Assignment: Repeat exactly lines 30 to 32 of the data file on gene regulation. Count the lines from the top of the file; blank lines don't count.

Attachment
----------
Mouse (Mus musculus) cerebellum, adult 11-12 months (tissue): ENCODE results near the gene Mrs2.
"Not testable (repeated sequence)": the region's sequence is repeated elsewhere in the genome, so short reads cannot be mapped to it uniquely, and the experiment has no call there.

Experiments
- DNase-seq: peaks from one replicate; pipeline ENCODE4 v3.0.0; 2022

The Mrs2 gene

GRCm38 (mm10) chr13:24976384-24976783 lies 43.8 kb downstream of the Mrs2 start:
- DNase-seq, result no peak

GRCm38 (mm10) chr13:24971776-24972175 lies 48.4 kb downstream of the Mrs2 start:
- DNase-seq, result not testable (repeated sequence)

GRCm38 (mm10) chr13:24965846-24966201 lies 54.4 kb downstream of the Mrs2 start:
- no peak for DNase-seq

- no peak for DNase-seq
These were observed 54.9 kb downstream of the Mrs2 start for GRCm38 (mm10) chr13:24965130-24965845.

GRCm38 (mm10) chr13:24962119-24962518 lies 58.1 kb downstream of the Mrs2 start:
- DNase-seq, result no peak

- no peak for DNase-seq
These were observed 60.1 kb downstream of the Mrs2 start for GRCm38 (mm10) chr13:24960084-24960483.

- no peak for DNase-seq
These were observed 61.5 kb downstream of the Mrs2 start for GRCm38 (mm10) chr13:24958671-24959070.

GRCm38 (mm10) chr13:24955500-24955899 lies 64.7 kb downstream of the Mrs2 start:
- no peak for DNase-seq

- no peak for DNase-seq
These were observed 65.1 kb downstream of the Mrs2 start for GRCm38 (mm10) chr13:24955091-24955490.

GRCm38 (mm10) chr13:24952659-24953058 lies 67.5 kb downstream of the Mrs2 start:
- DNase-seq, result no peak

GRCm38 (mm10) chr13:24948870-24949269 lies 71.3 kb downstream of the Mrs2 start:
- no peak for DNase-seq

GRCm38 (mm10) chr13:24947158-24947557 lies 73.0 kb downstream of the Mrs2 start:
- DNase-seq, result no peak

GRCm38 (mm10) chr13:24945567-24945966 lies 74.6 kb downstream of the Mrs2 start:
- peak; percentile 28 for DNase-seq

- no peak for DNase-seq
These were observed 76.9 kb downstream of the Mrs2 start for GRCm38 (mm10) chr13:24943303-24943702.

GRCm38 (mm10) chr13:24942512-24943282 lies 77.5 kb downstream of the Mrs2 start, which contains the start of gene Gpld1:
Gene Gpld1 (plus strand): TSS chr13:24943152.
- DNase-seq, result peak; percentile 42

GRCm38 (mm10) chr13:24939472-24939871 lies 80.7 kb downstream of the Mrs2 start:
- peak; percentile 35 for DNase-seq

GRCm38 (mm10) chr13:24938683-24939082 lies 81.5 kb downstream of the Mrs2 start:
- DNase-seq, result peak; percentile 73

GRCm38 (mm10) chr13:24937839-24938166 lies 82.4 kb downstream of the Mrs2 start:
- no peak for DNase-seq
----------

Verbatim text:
GRCm38 (mm10) chr13:24945567-24945966 lies 74.6 kb downstream of the Mrs2 start:
- peak; percentile 28 for DNase-seq

- no peak for DNase-seq